Our discussion earlier this week focused on how Tennessee police reported an annual record high of meth lab seizures and busts. According to preliminary numbers, police busted 2,095 meth manufacturing labs or setups across the state during 2010. The record high is reported at a time when lawmakers are considering requiring individuals to obtain a prescription for pseudoephedrine in order to purchase the nasal decongestant. However, manufacturers of the cold medicine suggest using real-time tracking systems instead.
Drugmakers argue that requiring consumers to obtain a prescription for pseudoephedrine would prohibit consumers from conveniently accessing a medication they may need, and could significantly impact sales of the drug. The Consumer Healthcare Products Association claims that the majority of pseudoephedrine sales are not used for manufacturing drugs.
A spokesperson for the association said, "What we are asking legislators to do is just consider a balance because there's really an appropriate point for allowing legitimate access for consumers." Drugmakers suggest using a real-time electronic tracking method. Currently, twelve states use the tracking system, which immediately notifies pharmacies and authorities of a suspicious buyer. The system also tracks purchases across state lines.
However, law enforcement is not convinced that a real-time tracking system would decrease the number of meth-related crimes. The current tracking laws have not hindered meth-related drug crimes; instead, meth manufacturers have developed other methods for obtaining pseudoephedrine and making meth in more convenient and smaller doses.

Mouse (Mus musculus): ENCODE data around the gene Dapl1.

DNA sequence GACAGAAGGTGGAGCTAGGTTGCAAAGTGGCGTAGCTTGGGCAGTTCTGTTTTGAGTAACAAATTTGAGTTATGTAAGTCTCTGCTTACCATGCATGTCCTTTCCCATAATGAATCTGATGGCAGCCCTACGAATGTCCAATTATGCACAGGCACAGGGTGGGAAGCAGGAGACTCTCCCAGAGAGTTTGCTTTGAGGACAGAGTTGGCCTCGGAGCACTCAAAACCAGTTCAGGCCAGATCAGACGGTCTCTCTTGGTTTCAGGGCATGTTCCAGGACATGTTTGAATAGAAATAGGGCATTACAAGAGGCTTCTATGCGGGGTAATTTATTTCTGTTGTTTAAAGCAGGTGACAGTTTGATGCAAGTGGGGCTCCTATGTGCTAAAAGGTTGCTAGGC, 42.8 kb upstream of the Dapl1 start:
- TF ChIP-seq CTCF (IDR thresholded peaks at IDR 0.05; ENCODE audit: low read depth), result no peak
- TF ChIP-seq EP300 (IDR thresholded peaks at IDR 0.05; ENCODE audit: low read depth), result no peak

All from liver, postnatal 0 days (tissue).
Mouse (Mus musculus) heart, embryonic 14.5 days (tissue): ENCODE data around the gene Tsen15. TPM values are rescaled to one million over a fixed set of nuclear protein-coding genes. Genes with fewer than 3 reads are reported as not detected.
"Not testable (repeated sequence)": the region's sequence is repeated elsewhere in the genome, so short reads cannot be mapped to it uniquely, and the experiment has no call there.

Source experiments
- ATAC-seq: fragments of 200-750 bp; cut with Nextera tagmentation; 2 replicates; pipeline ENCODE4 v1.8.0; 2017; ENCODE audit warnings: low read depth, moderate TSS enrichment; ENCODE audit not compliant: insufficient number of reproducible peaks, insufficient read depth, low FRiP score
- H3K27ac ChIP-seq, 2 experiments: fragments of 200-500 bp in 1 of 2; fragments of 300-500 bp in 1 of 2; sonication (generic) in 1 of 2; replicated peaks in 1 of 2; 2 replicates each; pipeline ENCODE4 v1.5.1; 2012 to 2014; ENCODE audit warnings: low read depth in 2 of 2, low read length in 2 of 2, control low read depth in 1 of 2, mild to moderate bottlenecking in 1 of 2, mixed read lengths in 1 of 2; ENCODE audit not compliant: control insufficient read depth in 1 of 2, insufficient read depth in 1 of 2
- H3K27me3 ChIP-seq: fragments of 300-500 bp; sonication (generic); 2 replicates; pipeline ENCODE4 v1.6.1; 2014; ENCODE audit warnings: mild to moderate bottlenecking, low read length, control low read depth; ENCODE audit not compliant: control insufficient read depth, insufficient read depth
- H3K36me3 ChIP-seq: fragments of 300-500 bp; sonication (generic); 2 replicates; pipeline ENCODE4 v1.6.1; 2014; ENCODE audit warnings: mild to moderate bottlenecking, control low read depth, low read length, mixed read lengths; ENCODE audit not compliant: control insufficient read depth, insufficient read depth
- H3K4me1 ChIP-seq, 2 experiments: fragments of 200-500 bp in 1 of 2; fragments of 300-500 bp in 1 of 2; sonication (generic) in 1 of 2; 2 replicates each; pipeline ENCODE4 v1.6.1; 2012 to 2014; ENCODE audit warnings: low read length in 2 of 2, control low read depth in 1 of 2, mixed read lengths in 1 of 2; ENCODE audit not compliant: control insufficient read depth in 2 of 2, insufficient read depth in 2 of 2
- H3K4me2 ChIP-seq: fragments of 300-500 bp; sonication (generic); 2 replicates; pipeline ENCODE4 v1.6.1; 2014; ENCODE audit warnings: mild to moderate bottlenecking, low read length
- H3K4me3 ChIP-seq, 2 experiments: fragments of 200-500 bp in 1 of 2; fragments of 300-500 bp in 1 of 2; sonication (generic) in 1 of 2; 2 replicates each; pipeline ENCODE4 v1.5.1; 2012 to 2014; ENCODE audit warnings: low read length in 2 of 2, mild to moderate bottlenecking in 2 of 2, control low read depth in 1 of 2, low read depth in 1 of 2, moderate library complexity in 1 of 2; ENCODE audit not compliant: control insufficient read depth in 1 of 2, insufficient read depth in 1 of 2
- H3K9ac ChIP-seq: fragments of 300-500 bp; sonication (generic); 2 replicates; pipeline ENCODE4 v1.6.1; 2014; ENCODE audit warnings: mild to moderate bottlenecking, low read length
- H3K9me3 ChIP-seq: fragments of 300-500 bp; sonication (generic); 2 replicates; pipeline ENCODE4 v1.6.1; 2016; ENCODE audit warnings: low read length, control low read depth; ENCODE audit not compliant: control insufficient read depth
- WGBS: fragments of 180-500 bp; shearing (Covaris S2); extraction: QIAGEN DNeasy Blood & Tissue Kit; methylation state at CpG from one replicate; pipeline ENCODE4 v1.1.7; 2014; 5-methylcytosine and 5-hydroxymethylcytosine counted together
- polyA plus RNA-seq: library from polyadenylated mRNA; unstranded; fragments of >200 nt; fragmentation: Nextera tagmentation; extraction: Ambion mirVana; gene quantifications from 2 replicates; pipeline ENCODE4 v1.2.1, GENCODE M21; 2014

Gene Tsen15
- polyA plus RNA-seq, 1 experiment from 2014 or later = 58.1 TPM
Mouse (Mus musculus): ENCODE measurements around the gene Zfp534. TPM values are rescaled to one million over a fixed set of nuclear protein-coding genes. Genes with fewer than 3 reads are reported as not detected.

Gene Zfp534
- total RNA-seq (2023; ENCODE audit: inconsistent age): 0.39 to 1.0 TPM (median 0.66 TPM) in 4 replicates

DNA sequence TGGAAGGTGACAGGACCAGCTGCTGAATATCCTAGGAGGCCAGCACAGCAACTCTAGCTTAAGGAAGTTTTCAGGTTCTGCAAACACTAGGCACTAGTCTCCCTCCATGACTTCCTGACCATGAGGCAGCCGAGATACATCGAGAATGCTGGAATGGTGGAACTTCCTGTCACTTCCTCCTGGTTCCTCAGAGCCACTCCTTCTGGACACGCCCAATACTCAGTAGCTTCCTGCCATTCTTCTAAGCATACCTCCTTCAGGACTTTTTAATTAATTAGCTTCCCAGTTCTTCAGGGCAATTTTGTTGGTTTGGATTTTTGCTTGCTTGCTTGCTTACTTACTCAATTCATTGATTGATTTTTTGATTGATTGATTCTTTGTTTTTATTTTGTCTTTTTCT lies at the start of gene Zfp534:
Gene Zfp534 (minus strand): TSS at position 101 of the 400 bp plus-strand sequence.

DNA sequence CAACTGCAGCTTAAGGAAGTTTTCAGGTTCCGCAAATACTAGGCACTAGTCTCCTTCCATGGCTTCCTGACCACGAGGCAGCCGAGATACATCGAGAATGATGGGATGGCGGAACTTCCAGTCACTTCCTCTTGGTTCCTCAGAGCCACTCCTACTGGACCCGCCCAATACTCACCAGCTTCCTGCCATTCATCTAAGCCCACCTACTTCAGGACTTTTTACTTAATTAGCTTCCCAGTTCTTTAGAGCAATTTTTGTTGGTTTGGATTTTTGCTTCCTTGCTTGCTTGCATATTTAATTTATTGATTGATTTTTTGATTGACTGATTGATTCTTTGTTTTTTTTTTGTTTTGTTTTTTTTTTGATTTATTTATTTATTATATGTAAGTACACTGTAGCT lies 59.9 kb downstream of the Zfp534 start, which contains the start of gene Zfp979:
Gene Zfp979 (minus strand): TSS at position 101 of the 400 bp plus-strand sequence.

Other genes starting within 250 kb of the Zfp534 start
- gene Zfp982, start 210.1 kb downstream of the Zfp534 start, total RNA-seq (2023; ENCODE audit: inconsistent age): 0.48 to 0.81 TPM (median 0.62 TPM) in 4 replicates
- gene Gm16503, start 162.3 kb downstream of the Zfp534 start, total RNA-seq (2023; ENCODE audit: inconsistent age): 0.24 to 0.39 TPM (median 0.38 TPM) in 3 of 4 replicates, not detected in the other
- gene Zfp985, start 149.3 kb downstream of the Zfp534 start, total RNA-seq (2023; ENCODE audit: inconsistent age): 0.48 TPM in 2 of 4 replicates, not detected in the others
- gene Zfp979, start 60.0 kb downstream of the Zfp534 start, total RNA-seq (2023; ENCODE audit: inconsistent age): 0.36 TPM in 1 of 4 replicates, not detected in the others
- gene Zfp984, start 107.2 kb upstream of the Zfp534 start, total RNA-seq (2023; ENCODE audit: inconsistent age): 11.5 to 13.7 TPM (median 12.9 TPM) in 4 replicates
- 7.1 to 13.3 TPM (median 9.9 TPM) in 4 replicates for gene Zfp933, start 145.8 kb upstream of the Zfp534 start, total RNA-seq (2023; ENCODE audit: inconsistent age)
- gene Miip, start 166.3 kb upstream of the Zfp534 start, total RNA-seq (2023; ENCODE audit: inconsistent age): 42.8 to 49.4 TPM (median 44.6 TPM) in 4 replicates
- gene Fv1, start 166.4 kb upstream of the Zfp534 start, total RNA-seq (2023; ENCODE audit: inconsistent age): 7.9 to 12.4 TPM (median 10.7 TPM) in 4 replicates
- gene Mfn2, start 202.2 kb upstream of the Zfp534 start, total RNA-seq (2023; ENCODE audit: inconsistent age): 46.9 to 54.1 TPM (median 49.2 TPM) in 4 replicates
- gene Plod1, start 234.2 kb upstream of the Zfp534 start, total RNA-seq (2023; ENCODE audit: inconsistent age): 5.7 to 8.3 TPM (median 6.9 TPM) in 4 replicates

Currently, Tennessee requires individuals to present identification when purchasing pseudoephedrine. Federal law does not allow an individual to purchase more than 9 grams of the cold medicine within a 30-day period. In Tennessee, the drug can only be purchased at a pharmacy, and all pharmacies must log every sale and purchase of pseudoephedrine. But even with these tracking laws, Tennessee police still busted almost 2,100 meth labs last year.
Mississippi and Oregon are the only states that require a prescription for pseudoephedrine. After implementing the new state law, Mississippi saw a 76 percent decrease in meth lab busts. The director of the Tennessee Methamphetamine Task Force likes these numbers, and he thinks Tennessee should seriously consider implementing the tighter restrictions into the state's law.
The Tennessean: "Drugmakers call for real-time tracking, not prescriptions, on cold meds," Tom Wilemon, 25 Jan. 2011
News channel 5: "Burn Doctor Talks About Record Year of Meth Lab Seizures," Brent Frazier, 19 Jan. 2011
The Associated Press: "2010 Is Largest Year For Meth Lab Busts in Tenn.," 17 Jan. 2011